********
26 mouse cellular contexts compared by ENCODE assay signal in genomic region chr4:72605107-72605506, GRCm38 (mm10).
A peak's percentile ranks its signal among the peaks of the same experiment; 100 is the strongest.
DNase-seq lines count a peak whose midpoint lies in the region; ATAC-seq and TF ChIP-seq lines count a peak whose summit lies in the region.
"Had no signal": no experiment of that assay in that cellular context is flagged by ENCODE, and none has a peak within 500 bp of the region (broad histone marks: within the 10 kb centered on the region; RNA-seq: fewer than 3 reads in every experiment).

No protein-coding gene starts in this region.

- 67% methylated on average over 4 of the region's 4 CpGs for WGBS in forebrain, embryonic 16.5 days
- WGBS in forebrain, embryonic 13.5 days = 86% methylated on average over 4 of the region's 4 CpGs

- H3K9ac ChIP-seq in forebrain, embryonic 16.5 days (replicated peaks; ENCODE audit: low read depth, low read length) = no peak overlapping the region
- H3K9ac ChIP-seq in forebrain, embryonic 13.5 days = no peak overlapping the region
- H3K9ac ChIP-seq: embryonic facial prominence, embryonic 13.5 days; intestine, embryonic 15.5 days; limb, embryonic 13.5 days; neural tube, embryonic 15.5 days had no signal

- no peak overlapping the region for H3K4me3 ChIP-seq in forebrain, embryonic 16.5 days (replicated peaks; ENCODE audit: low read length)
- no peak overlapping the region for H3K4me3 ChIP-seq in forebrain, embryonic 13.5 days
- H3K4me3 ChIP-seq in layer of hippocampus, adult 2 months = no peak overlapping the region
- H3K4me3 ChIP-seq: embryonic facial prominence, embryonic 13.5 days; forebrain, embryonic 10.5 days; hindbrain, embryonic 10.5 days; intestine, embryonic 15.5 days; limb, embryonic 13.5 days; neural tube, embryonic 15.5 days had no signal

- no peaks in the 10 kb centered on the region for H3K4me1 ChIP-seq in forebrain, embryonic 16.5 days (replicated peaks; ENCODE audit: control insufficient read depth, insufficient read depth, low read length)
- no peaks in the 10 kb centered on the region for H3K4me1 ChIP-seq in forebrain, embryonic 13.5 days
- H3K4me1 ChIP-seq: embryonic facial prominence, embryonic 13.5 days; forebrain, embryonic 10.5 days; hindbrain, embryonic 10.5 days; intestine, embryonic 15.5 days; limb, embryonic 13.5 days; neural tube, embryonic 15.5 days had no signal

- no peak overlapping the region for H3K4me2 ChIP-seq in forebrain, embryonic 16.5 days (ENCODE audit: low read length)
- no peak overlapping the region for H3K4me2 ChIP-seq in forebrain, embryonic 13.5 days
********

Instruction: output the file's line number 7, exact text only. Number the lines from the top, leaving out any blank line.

- WGBS in forebrain, embryonic 13.5 days = 86% methylated on average over 4 of the region's 4 CpGs